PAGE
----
'If you bring a van round to my garage, I’ll give you the rest...’

One man’s boat trash is another man’s treasure…

I feel sorry for people who can only afford new boats: they know what they’re getting and don’t know what they’re missing. Where’s the mystique in that?

When I bought my 1983 Sailfish 10 years ago it came with so many extras that I still haven’t finished going through its inventory.

This shows what incredible value second-hand boats provide compared with new ones where most everything is optioned, from seat cushions (stripy ones even extra), nav equipment, horseshoe lifebuoys, anchor and chain, fenders, warps and crockery to the mast, sails, hull, keel and deck.

In fact, so well-equipped was my Sailfish that there are still several intriguing mystery items on board whose function I cannot fathom.

Buyers of new boats will never know this wonder of discovery, nor will their lives be enriched by the humbling generosity of the second-hand boat vendor. It fills you up. In fact it fills your boat up, and your garage.

Used-boat vendors want nothing more than to see their beloved boat, that their children took their first water steps in and who were conceived aboard when the boat went aground more or less upright on a moonlit night (too much information), go to a good home.

You feel even more grateful when they disappear into their garage at the last minute and emerge with another wheelbarrow-load of gear. By now you feel so bad about how much you’ve chiselled off the asking price you hitch up the boat as fast as you can for fear they might go back on the deal – or even worse, you might feel the urge to offer them more money.

When seven generations of the family line up on the drive, with a three-legged, one-eyed Labrador called Bosun, to wave goodbye, it melts your soul.

You flick on your windscreen wipers ‘til you realise the tears are on the inside. I’m getting emotional just thinking about it. Pity the new-boat buyer whose eyes merely sting from gelcoat releasing agents.

The inventory of your typical second-hand boat includes not just a suit of sails, but generally an entire suite, among them some without holes and others that might actually be for the boat, plus one that you thought was a spinnaker but is actually a viscose curtain.

Rope is also a feature of old boats – miles of it when you add up all the bits of UV-degraded polypropylene in handy two-foot lengths.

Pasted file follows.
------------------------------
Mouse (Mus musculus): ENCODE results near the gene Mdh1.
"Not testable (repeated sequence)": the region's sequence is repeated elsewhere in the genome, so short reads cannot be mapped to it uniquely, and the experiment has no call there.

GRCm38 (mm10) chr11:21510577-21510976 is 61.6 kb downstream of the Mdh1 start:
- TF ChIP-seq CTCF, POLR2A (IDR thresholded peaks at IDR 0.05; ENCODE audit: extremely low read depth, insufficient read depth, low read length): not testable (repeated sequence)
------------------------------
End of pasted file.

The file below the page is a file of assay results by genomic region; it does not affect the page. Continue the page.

It’s all treasure, including the charts showing where land used to be when the boat was built, and the punctured fenders which are soon to feature in a 12-part PBO DIY restoration project. These also make great dog chews (in fact, that may be how they got like it: that Labrador looked mean). Think I’ll send it in as a PBO reader’s tip – £30, ker-ching!

My Sailfish came with pre- decimal tide tables and an earlier almanac, historic artefacts of national importance. The free chart plotter only lacks a dial. I’ve still got one of two lifejackets that were probably supplied new with the boat in 1983.

One travelled with me to dozens of boat jumbles, and when no one bought it I decided on impulse to pull the cord – and it inflated! Joy tinged with regret (they don’t make stuff like they used to). I’ll pull the other one at Christmas.

Ten years on, there are still things that puzzle me: one is the plastic America’s Cup souvenir mug with a hole drilled in the bottom – I presume it’s self- draining for offshore use. Another is a bit of wood with two leather straps riveted to it. There’s no point in giving details cos its function has eluded the very greatest brains in the Sailfish community.

This mystic plank still taunts me, and in fact everyone I know with an old boat has something on board that’s totally stumped them. Old mate Ted has exactly that on his ancient Westerly Renown, a hand-worked stump sticking out of the bulkhead, the purpose of which eluded him until he realised it was the stump of a severed hand. The previous owner didn’t have a prosthetic limb, but just wanted somewhere to mount his cherished wristwatch.

When you buy an old boat you inhabit someone else’s world; and Tony Smith, who took over Shoal Waters, the pocket cruiser of legendary East Coast adventurer Charlie Stock, hasn’t yet fathomed all Charlie’s fitments, but finds endless enchantment in the boat’s cabin. On a rack there’s a message in a bottle, with Charlie’s photo and home address inside. It’s the EPIRB of a bygone age. Magical.

Of course, I would never sell my Sailfish, but if I did I’d do as every other boat owner has done down the ages. Load it with tat you’d otherwise take to the council tip or a charity shop. Then I’d add a mystery object that would forever taunt the new owner into an OCD obsession. For good measure I’d throw in a tin of ready-hardened varnish – you want to give value.


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